Alfred Rotondaro, Chairman of the Board at Catholics in Alliance for the Common Good, wrote the following letter in which he defends the U.S. Catholic Bishop's international charity organization, Catholic Relief Services.
Before and during World War II, Joseph Stalin was responsible for truly horrific atrocities. The forced collectivization in the early 1930s left hundreds of thousands murdered and millions more dead from starvation. The ideological purges later in the decade inflicted terror throughout Russian society. At the start of the Second World War, Stalin ordered the murder of 22,000 Polish officers, policemen and members of the intelligentsia at Katyn. He thought nothing of exposing millions of Soviet citizens to the cruelties of war if it helped to preserve his power. Stalin was, by all accounts, one of the worst human monsters in history.
Stalin was also our ally. The movements of U.S. troops were coordinated to help Stalin’s armies. Our tax dollars paid for war materials that were shipped to Russia. At Teheran, Yalta and Potsdam, Stalin was greeted as a hero and comrade by the President of the United States and the Prime Minister of Great Britain. Roosevelt and Churchill – and later Truman and Attlee – knew about Stalin’s atrocities. But, when the yet worse monster in history, Adolf Hitler, invaded the USSR in June 1941, Stalin became the ally first of the UK and then, after Pearl Harbor, of the US. When someone asked Churchill how he of all people, with his long and fierce opposition to communism, could embrace Stalin, he replied, “If Hitler invaded hell I would make at least a favorable reference to the devil in the House of Commons.”
In our time, extreme poverty is the great monster of history and conscientious Catholics should be willing to work hand-in-glove with almost anyone who shares our commitment to alleviating the suffering of the very poor. But, a small group of self-appointed Inquisitors has decided that efforts to help the poor should only be undertaken with groups that share Catholic moral theology. To be clear, secular aid agencies seeking to help the poor can in no way be equated with Stalin! That is not the point. The point is that Catholics should not be overly concerned about the moral niceties of those with whom they work when the vitally important work of alleviating poverty is being undertaken. Yet, in an article published this week at Crisis magazine, Stephen Phalen, of Human Life International, produces a lot of sound and fury to indict Catholic Relief Services but, in the end, his denunciations sound to me like precisely the kind of modern day Pharisees Pope Francis is so consistently warning us against.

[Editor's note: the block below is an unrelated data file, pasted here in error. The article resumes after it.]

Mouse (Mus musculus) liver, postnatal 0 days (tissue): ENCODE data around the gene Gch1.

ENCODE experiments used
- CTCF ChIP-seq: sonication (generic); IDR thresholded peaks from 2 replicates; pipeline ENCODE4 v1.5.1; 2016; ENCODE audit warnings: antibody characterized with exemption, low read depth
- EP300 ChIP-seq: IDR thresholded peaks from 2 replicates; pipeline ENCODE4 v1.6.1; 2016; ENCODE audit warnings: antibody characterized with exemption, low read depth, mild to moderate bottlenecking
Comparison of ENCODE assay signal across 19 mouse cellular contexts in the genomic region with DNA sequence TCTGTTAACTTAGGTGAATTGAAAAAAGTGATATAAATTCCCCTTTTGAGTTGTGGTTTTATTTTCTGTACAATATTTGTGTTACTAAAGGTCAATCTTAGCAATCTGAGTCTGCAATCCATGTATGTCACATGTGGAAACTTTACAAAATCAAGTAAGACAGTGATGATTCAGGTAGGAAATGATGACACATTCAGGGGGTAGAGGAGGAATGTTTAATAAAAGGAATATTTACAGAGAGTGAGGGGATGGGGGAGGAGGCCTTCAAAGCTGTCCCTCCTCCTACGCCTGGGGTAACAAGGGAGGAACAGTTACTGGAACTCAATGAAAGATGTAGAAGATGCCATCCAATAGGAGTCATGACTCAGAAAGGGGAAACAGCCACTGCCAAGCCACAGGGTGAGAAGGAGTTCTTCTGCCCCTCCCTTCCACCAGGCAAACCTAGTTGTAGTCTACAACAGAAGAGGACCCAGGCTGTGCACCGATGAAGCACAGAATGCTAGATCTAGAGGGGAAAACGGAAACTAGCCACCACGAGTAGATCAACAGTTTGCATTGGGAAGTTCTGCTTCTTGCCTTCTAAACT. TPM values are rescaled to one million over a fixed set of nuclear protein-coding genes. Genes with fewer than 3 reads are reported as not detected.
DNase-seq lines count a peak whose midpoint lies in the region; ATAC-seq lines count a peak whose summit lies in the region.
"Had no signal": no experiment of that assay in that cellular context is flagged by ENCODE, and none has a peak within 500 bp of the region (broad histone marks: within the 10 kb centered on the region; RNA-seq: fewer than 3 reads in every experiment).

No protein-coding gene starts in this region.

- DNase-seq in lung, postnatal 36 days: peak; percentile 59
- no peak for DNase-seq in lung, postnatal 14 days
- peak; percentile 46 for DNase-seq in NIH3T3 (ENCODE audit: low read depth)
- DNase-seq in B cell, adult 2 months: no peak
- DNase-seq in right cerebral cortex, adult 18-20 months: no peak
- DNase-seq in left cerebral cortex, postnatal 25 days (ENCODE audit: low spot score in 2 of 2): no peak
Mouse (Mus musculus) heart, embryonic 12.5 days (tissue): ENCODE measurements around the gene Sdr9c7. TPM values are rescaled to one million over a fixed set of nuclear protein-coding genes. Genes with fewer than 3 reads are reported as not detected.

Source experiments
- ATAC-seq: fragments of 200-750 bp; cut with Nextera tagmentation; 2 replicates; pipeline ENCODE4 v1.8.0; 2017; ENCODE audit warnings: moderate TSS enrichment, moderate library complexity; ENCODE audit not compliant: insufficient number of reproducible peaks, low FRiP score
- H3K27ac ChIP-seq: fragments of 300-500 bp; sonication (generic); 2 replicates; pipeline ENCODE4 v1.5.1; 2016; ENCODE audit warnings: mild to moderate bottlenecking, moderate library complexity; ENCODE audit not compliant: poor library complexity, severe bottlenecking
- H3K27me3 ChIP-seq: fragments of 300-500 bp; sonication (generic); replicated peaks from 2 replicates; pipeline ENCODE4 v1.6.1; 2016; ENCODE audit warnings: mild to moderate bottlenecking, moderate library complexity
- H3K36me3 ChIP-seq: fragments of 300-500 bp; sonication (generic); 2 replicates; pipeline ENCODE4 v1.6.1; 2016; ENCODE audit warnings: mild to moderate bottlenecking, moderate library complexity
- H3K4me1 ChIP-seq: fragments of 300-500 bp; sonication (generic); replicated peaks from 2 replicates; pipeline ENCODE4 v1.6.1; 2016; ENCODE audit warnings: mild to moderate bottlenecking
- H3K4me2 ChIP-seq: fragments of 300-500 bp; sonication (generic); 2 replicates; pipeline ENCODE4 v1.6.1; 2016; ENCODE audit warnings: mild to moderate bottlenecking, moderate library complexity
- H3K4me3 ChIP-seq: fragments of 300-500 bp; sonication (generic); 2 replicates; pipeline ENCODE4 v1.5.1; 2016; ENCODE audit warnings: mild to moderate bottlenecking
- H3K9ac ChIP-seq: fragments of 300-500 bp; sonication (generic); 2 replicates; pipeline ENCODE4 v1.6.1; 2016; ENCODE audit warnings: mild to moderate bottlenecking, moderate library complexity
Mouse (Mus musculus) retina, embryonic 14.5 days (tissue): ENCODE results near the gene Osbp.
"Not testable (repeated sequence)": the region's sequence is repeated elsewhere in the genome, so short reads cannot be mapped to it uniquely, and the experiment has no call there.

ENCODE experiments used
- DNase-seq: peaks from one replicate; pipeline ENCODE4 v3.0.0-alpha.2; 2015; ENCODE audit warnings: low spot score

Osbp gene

Catholic Relief Services, the international charity of the U.S. Catholic Bishops, alleviates the suffering of poor people every day. I remember when the earthquake hit Haiti on January 12, 2010, I was listening to an NPR story. They interviewed a relief agency that said they were dispatching relief workers as soon as they could get flights to the island. Then, the interviewer spoke to someone from CRS who began, “We are trying to establish contact with the 300 CRS staffers who are already on the ground.” Additionally, CRS is one of the few relief agencies that has a partner throughout the world in the local churches: CRS is the least likely of all aid agencies to perpetrate “ideological colonization,” and without the work of CRS, millions of faithful Catholics might only have recourse to aid efforts that do not cohere with Catholic moral teaching.
The work of CRS is funded by the pennies of American Catholics – Operation Rice Bowl is going on right now, as it does every Lent – as well as from government contracts for specific tasks. CRS’ work is overseen by a board of bishops, clergy and laity, led by the Most Rev. Paul Coakley, the Archbishop of Oklahoma City. It is hard to imagine any aspect of the life of the Church in the U.S. of which we can all be more proud.
Groups like Human Life International, the American Life League and the Lepanto Institute have made a career out of attacking CRS and the U.S. bishops’ domestic anti-poverty arm, the Catholic Campaign for Human Development (CCHD). We at CACG stand with both CRS and CCHD in their important work on behalf of the poor. We also hope more bishops will stand up to these moralistic bullies who attack CRS and CCHD the way Bishop Oscar Cantu of Las Cruces, New Mexico did when some upset Catholics in his state tried to spread calumnies against that state’s anti-poverty efforts."
”As your bishop, I do not take lightly to the efforts of anyone driving a wedge between my flock and me, as this ad attempts to do,” Bishop Cantu wrote in an op-ed. “The shepherd protects the flock from wolves, and I will try to do so no matter what shape or form they take. I will not be bullied into compromising the legitimate work of social justice of the church or allowing someone to lead the flock astray.”
At CACG, we are prepared to stand up to the bullies too. We are willing to defend the work of CRS and CCHD. We hope our members will take the time to help these important charitable agencies. And let your pastor and your bishop know that you expect them to stand up to the bullies too.
Chairman of the Board, Catholics in Alliance for the Common Good